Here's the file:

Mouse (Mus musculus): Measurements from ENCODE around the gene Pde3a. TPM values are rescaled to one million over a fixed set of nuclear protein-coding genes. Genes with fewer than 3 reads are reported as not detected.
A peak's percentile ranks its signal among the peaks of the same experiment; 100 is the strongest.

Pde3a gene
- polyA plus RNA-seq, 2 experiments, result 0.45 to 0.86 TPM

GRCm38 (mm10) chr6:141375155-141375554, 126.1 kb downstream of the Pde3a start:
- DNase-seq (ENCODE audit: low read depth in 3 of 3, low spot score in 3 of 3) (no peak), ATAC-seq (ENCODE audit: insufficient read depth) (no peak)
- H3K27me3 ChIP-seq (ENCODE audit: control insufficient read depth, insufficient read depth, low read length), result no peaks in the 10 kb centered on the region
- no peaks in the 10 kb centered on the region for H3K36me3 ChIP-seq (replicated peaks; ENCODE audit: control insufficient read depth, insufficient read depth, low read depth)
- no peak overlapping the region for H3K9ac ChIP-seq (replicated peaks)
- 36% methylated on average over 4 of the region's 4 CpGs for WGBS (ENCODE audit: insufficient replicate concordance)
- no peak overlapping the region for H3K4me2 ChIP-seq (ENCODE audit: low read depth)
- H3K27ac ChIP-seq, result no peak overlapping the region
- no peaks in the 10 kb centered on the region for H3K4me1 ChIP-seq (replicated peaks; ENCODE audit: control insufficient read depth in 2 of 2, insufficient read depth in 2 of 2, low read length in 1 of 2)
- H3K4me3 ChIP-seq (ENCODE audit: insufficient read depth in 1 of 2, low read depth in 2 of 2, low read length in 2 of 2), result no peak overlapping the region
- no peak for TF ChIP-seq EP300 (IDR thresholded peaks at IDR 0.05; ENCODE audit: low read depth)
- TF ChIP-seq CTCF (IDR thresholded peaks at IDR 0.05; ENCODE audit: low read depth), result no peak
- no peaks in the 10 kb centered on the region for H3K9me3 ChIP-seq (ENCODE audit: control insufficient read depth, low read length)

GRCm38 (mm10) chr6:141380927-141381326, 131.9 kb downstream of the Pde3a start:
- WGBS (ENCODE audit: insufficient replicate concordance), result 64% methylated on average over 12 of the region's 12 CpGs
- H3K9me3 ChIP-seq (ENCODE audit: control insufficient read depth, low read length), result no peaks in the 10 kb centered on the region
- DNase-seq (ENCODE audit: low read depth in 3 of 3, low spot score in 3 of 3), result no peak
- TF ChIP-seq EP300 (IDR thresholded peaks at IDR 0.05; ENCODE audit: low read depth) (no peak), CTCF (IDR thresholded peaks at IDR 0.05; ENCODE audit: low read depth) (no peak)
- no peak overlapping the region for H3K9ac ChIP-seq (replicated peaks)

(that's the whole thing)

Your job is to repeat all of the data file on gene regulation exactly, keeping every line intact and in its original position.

Mouse (Mus musculus): Measurements from ENCODE around the gene Pde3a. TPM values are rescaled to one million over a fixed set of nuclear protein-coding genes. Genes with fewer than 3 reads are reported as not detected.
A peak's percentile ranks its signal among the peaks of the same experiment; 100 is the strongest.

Pde3a gene
- polyA plus RNA-seq, 2 experiments, result 0.45 to 0.86 TPM

GRCm38 (mm10) chr6:141375155-141375554, 126.1 kb downstream of the Pde3a start:
- DNase-seq (ENCODE audit: low read depth in 3 of 3, low spot score in 3 of 3) (no peak), ATAC-seq (ENCODE audit: insufficient read depth) (no peak)
- H3K27me3 ChIP-seq (ENCODE audit: control insufficient read depth, insufficient read depth, low read length), result no peaks in the 10 kb centered on the region
- no peaks in the 10 kb centered on the region for H3K36me3 ChIP-seq (replicated peaks; ENCODE audit: control insufficient read depth, insufficient read depth, low read depth)
- no peak overlapping the region for H3K9ac ChIP-seq (replicated peaks)
- 36% methylated on average over 4 of the region's 4 CpGs for WGBS (ENCODE audit: insufficient replicate concordance)
- no peak overlapping the region for H3K4me2 ChIP-seq (ENCODE audit: low read depth)
- H3K27ac ChIP-seq, result no peak overlapping the region
- no peaks in the 10 kb centered on the region for H3K4me1 ChIP-seq (replicated peaks; ENCODE audit: control insufficient read depth in 2 of 2, insufficient read depth in 2 of 2, low read length in 1 of 2)
- H3K4me3 ChIP-seq (ENCODE audit: insufficient read depth in 1 of 2, low read depth in 2 of 2, low read length in 2 of 2), result no peak overlapping the region
- no peak for TF ChIP-seq EP300 (IDR thresholded peaks at IDR 0.05; ENCODE audit: low read depth)
- TF ChIP-seq CTCF (IDR thresholded peaks at IDR 0.05; ENCODE audit: low read depth), result no peak
- no peaks in the 10 kb centered on the region for H3K9me3 ChIP-seq (ENCODE audit: control insufficient read depth, low read length)

GRCm38 (mm10) chr6:141380927-141381326, 131.9 kb downstream of the Pde3a start:
- WGBS (ENCODE audit: insufficient replicate concordance), result 64% methylated on average over 12 of the region's 12 CpGs
- H3K9me3 ChIP-seq (ENCODE audit: control insufficient read depth, low read length), result no peaks in the 10 kb centered on the region
- DNase-seq (ENCODE audit: low read depth in 3 of 3, low spot score in 3 of 3), result no peak
- TF ChIP-seq EP300 (IDR thresholded peaks at IDR 0.05; ENCODE audit: low read depth) (no peak), CTCF (IDR thresholded peaks at IDR 0.05; ENCODE audit: low read depth) (no peak)
- no peak overlapping the region for H3K9ac ChIP-seq (replicated peaks)